The work under review constitutes a full description of the museum, not written by Kircher, who at the end of his life became incapacitated, but by his assistant Giorgio de Sepi. As a guide to what the museum contained, the book is not as comprehensive as that published by Kircher’s successor as curator Filippo Bonanni (Rome, 1709), who did much to try to restore his predecessor’s vision, as well as making his own additions, and whose catalogue has an extensive series of engraved plates of many of the objects in the museum in 1709. But the 1678 work was published in Kircher’s own lifetime, the descriptions are no doubt in many cases his own, and they present the museum more or less in the form in which he had built it, and before it began its rapid decline. So it is wonderful to have the first-ever full English translation in this luxurious edition, which includes a facsimile of the (slightly battered) Stonyhurst copy of the Musæum celeberrimum. This includes all the fold-out plates, mainly depicting Kircher’s beloved obelisks, which formed important exemplars in his then celebrated interpretations of hieroglyphs, subsequently shown to be entirely incorrect. The facsimile is followed by an excellent English translation by Anastasi Callinicos and Daniel Höhr, with notes by Jane Stevenson. Peter Davidson concludes the volume with an interesting short essay, in which inter alia he asks what might be regarded as specifically Jesuit about Kircher’s museum. He rightly points to it as a museum of world cultures, which benefited from regular consignments of material from the Jesuit order’s missions to almost every corner of the globe. But this global reach is hardly untypical of early collections. What is perhaps more special, as Davidson notes, was the collection’s pedagogical element, which reflected the emphasis placed by the Jesuits on education in their missions and schools.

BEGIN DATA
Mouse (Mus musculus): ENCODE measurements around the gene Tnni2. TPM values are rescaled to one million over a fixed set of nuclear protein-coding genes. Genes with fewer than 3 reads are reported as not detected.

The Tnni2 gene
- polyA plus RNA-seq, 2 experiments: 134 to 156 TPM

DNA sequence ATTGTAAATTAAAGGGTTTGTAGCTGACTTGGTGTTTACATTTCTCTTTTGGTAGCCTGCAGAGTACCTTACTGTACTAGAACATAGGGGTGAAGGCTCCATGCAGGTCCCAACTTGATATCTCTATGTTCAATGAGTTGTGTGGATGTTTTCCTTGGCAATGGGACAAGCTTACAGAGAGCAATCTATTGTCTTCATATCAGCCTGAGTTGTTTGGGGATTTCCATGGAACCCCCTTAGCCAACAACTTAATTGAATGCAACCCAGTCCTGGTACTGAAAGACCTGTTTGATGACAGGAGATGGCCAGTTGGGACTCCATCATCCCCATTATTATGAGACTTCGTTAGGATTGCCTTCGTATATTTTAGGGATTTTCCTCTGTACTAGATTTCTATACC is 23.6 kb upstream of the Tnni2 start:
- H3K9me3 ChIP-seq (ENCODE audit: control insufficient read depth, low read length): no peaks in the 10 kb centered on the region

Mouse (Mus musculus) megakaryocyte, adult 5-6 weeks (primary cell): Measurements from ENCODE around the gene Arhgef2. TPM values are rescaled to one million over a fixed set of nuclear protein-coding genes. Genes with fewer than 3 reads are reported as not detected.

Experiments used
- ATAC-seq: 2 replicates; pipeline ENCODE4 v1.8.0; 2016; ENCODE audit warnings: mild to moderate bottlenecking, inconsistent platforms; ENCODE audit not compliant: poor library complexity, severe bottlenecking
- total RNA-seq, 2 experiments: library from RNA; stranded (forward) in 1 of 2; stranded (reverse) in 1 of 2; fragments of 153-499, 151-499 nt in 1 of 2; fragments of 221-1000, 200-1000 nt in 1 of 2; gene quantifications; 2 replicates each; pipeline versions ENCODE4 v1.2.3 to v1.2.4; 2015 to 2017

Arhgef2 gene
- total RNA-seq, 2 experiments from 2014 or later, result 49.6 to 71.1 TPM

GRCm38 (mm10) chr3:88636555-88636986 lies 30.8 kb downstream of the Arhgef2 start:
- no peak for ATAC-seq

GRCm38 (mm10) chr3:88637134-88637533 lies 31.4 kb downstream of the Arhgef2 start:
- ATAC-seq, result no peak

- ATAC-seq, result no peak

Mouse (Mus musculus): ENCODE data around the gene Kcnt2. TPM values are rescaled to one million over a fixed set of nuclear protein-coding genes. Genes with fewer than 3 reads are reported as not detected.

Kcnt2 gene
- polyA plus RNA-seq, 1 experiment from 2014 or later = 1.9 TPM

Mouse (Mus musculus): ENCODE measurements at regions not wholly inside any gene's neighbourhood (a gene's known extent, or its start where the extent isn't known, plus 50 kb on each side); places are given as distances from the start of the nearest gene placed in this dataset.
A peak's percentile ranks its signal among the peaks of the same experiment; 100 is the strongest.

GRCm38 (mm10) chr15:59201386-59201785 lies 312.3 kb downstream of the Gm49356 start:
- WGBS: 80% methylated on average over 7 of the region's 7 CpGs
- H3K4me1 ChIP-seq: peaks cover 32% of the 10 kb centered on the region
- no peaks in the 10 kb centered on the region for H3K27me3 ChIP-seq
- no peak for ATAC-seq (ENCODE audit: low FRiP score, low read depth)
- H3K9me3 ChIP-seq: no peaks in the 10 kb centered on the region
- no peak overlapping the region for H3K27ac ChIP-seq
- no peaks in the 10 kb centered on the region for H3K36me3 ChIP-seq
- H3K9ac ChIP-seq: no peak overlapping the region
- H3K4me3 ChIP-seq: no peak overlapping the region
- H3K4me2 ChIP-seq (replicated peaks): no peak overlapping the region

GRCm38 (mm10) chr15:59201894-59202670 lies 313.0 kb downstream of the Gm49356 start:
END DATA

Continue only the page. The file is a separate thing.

The itinerary through the museum is a fascinating one, which reveals how highly representative it was of early collections in its combination of the exotic and fantastical – flying fish suspended from the ceiling, a Siren’s tail, eternally-burning lamps – with the scientific and practical, seen in the many magnetic and optical machines developed by Kircher, which were for visitors among the most popular sights of the museum. Several of these are in fact illustrated in the Latin text, and their operation discussed in some detail, which makes the lack of a simple crossreference in the translated text to the plates and other images a little regrettable. Not infrequently the fantastical and the scientific come together in the Musæum Kircherianum; for example, the flying fish was in fact suspended within a compass rose and spun about, to demonstrate the workings of an Aeolian magnet. As a Jesuit, Kircher conceived his museum ultimately as a demonstration of a world ordained and directed by God. Already, though, in his lifetime could be felt the stirrings of Enlightenment scepticism and a new spirit of more disciplined scientific enquiry, which would discredit many of the Jesuit father’s theories and would lead some later generations to label him as a charlatan, dependent on magnetic and optical trickery. The 1678 Musæum celeberrimum demonstrates that the truth was considerably more complex. It confirms the status of Athanasius Kircher’s assemblage as one of the great prototypes of the modern museum, so the appearance of this translation, making the work so much more widely accessible, is greatly to be welcomed.